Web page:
Mouse embryonic stem cells (ESCs) and epiblast stem cells (EpiSCs) represent naive and primed pluripotency states, respectively, and are maintained in vitro by specific signalling pathways. Furthermore, ESCs cultured in serum-free medium with two kinase inhibitors (2i-ESCs) are thought to be the ground naïve pluripotent state. Here, we present a comparative study of the epigenetic and transcriptional states of pericentromeric heterochromatin satellite sequences found in these pluripotent states. We show that 2i-ESCs are distinguished from other pluripotent cells by a prominent enrichment in H3K27me3 and low levels of DNA methylation at pericentromeric heterochromatin. In contrast, serum-containing ESCs exhibit higher levels of major satellite repeat transcription, which is lower in 2i-ESCs and even more repressed in primed EpiSCs. Removal of either DNA methylation or H3K9me3 at PCH in 2i-ESCs leads to enhanced deposition of H3K27me3 with few changes in satellite transcript levels. In contrast, their removal in EpiSCs does not lead to deposition of H3K27me3 but rather removes transcriptional repression. Altogether, our data show that the epigenetic state of PCH is modified during transition from naive to primed pluripotency states towards a more repressive state, which tightly represses the transcription of satellite repeats.
Pluripotency is defined as the ability of a stem cell to generate all three embryonic lineages. In the mouse, culture conditions have allowed capture of different pluripotency states in vitro, which leads to distinguish a naive from a primed state of pluripotency1. These two states functionally differ in their ability to produce chimaeras. Naive embryonic stem cells (ESCs) integrate into the inner cell mass (ICM) upon injection into a blastocyst and subsequently contribute to all tissues of the chimaera. In contrast, primed epiblast stem cells (EpiSCs) cannot integrate into the ICM2,3; however, they form chimaeras with the post-implantation epiblast4. ESCs are classically maintained in serum-containing medium supplemented with LIF that activates the STAT3 signalling pathway but can also be cultured in serum-free medium with only inhibitors of two differentiation pathways: MAPK/ERK (mitogen-activated protein kinases/extracellular signal-regulated kinases) and GSK3 (glycogen synthase kinase 3) pathways5. In this 2i medium, cells are now in a ground naive state, with more efficient repression of lineage commitment markers and more homogenous expression of pluripotency genes than those cultured in serum/LIF6,7. EpiSCs are maintained using FGF and Activin A signalling pathways. Their transcriptome reflects their primed nature, as they already express many lineage commitment markers with concomitant down-regulation of some pluripotency genes2,8. ESCs cultured in serum/LIF (serum-ESCs) display an intermediate transcriptome, with heterogeneous levels of pluripotency markers at the single cell level and low but detectable expression of differentiation genes6,9.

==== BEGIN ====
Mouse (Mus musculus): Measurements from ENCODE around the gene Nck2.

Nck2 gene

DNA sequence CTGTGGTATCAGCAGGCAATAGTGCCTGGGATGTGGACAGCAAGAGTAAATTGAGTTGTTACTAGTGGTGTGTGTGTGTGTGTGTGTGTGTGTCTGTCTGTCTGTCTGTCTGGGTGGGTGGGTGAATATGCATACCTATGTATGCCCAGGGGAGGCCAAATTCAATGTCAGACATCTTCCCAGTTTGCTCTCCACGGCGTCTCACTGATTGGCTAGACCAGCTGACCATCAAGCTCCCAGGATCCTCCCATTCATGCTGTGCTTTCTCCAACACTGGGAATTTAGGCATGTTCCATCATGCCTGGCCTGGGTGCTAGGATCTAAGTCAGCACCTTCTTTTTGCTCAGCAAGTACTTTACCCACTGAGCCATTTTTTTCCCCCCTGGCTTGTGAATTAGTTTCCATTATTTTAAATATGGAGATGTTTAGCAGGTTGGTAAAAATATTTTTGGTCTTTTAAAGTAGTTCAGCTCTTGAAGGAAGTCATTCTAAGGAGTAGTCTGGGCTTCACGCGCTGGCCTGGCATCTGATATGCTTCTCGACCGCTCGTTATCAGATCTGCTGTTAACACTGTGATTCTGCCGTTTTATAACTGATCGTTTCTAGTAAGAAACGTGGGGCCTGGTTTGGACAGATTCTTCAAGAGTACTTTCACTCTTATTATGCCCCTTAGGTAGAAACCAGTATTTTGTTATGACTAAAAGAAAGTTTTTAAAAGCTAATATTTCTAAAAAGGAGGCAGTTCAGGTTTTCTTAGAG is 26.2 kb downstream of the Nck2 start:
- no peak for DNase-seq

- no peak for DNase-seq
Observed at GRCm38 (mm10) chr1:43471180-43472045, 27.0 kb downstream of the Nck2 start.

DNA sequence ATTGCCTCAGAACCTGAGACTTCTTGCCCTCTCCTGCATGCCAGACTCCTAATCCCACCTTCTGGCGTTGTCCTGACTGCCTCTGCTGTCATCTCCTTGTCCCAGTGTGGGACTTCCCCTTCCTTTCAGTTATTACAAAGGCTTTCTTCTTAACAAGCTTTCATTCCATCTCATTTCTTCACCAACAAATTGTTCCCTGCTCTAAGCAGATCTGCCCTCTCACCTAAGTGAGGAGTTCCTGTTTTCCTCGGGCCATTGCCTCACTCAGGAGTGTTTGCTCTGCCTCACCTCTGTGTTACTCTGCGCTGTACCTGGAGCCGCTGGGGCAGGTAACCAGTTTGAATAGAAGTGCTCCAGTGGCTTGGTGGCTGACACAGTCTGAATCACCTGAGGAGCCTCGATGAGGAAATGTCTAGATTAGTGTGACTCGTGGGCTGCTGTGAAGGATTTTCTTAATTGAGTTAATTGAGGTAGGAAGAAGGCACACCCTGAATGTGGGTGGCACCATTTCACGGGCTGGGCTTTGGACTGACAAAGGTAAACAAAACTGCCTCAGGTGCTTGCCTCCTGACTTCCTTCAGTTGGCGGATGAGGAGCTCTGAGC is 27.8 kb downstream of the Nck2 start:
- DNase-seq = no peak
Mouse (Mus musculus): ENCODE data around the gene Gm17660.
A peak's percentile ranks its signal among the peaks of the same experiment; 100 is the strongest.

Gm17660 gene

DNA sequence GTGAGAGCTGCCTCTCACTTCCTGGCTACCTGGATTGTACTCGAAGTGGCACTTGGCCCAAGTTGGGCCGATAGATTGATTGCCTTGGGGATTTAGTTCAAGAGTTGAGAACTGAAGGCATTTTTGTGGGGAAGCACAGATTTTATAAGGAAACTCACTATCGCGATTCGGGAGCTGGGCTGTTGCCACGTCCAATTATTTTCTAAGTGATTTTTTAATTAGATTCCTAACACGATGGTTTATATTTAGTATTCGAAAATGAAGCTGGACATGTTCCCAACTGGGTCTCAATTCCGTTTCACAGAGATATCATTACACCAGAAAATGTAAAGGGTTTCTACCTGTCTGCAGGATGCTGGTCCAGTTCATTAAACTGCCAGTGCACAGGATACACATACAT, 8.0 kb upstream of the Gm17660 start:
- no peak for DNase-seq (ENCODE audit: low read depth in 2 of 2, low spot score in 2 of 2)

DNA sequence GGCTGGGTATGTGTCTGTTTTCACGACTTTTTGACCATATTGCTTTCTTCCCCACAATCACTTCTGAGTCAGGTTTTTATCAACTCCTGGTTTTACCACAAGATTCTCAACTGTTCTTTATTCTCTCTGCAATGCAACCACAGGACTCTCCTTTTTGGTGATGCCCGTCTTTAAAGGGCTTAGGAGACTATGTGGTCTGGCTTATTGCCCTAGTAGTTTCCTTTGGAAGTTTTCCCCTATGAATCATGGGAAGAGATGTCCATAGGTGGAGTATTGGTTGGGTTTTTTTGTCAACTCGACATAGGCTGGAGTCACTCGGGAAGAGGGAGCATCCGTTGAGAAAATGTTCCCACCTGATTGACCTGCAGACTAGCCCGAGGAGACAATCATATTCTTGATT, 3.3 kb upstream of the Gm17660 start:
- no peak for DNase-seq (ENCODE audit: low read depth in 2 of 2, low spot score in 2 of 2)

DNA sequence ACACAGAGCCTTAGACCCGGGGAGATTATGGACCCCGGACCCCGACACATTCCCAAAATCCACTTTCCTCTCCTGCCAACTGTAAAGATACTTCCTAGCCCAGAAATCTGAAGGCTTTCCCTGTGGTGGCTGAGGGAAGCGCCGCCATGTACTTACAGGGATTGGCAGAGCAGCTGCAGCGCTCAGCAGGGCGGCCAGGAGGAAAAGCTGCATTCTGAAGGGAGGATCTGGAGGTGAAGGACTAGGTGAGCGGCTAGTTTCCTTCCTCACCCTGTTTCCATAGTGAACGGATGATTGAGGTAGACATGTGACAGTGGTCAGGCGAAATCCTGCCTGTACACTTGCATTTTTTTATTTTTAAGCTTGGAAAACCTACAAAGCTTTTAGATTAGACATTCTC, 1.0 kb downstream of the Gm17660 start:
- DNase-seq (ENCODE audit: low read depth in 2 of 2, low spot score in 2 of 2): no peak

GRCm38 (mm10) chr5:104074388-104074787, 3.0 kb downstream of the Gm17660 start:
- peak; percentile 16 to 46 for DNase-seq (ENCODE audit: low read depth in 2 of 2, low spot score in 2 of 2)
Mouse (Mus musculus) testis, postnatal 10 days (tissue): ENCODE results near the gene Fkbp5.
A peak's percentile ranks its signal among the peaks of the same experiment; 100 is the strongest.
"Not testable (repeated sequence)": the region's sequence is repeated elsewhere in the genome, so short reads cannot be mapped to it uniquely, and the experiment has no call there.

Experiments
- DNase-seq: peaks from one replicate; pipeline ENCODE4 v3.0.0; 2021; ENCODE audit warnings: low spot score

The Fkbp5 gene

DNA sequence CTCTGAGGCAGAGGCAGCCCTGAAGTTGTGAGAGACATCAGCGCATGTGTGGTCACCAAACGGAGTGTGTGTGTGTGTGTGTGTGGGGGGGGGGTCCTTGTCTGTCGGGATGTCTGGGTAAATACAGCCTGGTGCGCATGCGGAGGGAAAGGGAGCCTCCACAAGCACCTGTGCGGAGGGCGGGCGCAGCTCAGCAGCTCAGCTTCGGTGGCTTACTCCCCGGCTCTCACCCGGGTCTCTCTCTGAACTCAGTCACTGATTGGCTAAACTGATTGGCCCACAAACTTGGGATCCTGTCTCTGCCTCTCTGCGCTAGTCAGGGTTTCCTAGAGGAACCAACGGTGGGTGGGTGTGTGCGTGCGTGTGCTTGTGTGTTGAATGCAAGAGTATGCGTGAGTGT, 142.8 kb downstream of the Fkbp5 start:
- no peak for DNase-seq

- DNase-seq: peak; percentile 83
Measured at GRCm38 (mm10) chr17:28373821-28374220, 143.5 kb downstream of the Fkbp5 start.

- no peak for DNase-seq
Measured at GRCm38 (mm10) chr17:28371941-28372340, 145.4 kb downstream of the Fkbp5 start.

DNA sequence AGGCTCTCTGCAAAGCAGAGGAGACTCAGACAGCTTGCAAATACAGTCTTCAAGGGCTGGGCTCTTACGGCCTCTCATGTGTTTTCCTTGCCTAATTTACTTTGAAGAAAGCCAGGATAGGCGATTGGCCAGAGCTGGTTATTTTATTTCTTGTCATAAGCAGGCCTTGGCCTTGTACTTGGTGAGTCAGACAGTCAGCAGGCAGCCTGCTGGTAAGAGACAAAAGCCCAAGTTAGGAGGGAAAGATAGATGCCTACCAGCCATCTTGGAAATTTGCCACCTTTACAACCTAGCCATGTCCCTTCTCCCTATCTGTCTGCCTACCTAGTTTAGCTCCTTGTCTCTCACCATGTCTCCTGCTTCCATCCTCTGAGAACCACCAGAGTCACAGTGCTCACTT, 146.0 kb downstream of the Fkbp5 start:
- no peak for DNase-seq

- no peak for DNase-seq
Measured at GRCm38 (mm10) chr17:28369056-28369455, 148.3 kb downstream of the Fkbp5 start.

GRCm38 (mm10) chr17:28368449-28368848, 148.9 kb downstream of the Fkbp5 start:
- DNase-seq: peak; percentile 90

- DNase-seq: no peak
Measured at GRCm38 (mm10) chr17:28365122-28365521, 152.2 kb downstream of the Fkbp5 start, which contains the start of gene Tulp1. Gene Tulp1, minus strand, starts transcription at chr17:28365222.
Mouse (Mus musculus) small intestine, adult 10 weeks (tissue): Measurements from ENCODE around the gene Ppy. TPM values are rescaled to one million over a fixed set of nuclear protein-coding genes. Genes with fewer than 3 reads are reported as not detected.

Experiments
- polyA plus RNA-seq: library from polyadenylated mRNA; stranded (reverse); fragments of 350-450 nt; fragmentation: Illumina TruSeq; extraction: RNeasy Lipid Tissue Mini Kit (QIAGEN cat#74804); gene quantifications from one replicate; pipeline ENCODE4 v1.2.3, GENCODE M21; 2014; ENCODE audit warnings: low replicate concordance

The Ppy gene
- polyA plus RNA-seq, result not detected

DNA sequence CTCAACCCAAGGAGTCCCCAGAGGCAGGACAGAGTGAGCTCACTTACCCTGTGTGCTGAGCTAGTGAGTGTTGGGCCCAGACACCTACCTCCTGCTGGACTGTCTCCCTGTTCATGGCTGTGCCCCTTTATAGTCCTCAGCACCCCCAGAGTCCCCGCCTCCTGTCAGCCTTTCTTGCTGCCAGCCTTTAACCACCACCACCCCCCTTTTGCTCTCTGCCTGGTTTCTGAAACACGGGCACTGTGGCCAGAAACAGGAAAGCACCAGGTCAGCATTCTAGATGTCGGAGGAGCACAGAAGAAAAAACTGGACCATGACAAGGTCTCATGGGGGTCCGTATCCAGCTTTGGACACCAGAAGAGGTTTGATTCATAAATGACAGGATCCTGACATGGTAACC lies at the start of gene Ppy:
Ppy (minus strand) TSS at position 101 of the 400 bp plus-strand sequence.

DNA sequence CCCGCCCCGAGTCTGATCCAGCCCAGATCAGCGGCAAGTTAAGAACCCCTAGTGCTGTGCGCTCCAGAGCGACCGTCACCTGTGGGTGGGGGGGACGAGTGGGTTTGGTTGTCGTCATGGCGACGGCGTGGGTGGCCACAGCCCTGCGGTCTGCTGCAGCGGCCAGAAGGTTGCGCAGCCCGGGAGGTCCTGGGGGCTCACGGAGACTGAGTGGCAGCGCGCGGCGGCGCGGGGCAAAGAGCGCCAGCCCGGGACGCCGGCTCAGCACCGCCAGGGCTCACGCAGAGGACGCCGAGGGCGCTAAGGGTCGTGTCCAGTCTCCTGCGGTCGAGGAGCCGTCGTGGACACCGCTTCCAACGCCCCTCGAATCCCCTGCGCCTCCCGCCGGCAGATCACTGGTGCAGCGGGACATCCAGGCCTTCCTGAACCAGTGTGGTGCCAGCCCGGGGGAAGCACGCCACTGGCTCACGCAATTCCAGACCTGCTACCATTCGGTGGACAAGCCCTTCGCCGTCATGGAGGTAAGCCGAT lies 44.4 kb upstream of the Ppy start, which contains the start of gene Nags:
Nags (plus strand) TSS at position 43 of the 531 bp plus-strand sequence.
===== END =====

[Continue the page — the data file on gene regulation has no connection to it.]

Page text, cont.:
ESCs are considered to have more open and plastic chromatin than differentiated cells10,11 with reduced nucleosome density12. Moreover, the epigenomic profiles of ESCs grown in 2i- or serum-containing medium is distinct but interconvertible upon exchange of culture medium6,13,14. Specifically, 2i-ESCs exhibit significantly reduced H3K27me3 deposition at promoters and global DNA hypomethylation6,14. ESCs can be converted into EpiSCs (cEpiSCs) in vitro when exposed to FGF and Activin signalling15. Although few in-depth analyses have been reported, available data indicate that during conversion to the primed state, many promoters become hypermethylated with substantial rearrangement of enhancer chromatin patterns compared to ESCs16,17. On the other hand, reverting EpiSCs into naive cells is a long and inefficient process, eliciting the notion of epigenetic barrier to reprogramming18.
These studies all suggest that each pluripotent cell type is characterized by a specific chromatin organization and epigenome. However, these comparisons have yet to be performed with regard to the constitutive heterochromatin compartment. This compartment forms at telomeres and pericentromeric regions, which are mainly composed of tandem repeats (reviewed in19), and proper control of these regions is crucial for chromosomal stability20.